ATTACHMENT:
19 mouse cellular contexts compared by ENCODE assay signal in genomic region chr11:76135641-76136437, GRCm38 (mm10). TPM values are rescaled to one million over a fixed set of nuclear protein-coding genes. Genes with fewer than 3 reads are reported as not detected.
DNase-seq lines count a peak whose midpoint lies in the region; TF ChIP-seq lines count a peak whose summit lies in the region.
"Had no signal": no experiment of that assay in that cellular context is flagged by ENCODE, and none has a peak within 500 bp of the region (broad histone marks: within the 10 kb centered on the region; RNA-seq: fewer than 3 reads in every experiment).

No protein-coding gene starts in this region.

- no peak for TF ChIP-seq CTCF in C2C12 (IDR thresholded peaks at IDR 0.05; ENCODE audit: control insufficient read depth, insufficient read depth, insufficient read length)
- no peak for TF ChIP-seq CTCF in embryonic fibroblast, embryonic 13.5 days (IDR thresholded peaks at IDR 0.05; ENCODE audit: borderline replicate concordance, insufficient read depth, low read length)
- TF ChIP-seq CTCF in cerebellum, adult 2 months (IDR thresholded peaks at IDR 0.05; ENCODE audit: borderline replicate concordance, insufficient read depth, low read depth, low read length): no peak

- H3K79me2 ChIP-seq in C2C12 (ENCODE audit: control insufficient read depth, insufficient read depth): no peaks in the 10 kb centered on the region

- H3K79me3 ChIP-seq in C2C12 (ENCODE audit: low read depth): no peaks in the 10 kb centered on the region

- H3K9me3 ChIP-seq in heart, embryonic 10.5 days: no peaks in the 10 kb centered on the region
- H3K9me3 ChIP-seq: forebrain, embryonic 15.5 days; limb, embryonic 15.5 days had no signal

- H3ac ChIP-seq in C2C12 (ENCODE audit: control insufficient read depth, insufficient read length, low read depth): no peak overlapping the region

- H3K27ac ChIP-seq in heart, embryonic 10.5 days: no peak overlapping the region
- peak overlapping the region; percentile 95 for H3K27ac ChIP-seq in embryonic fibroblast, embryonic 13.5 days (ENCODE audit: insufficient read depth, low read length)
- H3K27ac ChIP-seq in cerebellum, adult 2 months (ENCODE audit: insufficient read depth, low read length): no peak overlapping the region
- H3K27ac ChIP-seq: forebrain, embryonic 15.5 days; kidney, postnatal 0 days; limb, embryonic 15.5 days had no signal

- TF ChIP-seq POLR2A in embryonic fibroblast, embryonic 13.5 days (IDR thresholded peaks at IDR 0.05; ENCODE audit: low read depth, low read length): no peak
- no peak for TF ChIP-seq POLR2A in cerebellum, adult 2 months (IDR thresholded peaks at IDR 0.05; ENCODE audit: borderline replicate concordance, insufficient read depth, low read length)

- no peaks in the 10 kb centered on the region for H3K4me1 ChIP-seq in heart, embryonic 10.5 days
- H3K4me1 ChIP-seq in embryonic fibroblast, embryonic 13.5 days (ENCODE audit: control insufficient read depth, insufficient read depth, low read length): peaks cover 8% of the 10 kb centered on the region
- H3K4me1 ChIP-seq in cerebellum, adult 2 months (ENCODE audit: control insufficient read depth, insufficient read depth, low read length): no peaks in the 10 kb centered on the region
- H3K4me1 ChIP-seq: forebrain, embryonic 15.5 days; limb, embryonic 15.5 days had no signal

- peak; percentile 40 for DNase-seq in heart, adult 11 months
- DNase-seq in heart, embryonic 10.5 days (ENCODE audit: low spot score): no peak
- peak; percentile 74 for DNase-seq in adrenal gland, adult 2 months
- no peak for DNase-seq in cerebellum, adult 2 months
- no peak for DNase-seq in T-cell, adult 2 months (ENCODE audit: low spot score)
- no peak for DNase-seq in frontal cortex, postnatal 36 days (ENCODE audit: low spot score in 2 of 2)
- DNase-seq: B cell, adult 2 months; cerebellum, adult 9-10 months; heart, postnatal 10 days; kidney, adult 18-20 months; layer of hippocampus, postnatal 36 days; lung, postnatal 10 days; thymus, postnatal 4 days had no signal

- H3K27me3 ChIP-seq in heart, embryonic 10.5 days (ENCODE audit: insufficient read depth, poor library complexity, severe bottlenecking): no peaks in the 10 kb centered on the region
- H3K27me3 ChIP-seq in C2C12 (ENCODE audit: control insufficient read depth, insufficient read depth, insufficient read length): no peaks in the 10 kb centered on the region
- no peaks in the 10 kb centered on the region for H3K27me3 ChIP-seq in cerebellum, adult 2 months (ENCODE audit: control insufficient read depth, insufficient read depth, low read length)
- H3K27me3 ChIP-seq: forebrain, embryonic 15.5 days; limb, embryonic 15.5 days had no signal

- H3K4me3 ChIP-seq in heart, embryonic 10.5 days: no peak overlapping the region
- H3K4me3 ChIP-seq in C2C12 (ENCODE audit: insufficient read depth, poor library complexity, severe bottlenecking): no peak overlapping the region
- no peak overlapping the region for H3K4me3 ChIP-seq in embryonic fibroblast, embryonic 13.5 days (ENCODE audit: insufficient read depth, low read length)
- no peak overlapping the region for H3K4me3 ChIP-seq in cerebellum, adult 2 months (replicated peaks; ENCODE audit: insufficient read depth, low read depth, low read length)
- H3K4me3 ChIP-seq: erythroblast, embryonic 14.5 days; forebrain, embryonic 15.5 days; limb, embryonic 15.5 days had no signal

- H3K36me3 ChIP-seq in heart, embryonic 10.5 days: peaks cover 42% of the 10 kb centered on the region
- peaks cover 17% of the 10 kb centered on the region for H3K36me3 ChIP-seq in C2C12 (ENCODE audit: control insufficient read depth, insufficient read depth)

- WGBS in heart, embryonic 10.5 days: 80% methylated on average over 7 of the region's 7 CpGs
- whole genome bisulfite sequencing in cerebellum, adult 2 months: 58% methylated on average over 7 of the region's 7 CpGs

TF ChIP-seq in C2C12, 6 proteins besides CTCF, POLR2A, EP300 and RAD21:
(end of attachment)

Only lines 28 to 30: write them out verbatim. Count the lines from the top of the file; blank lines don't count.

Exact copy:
- no peak for DNase-seq in frontal cortex, postnatal 36 days (ENCODE audit: low spot score in 2 of 2)
- DNase-seq: B cell, adult 2 months; cerebellum, adult 9-10 months; heart, postnatal 10 days; kidney, adult 18-20 months; layer of hippocampus, postnatal 36 days; lung, postnatal 10 days; thymus, postnatal 4 days had no signal

- H3K27me3 ChIP-seq in heart, embryonic 10.5 days (ENCODE audit: insufficient read depth, poor library complexity, severe bottlenecking): no peaks in the 10 kb centered on the region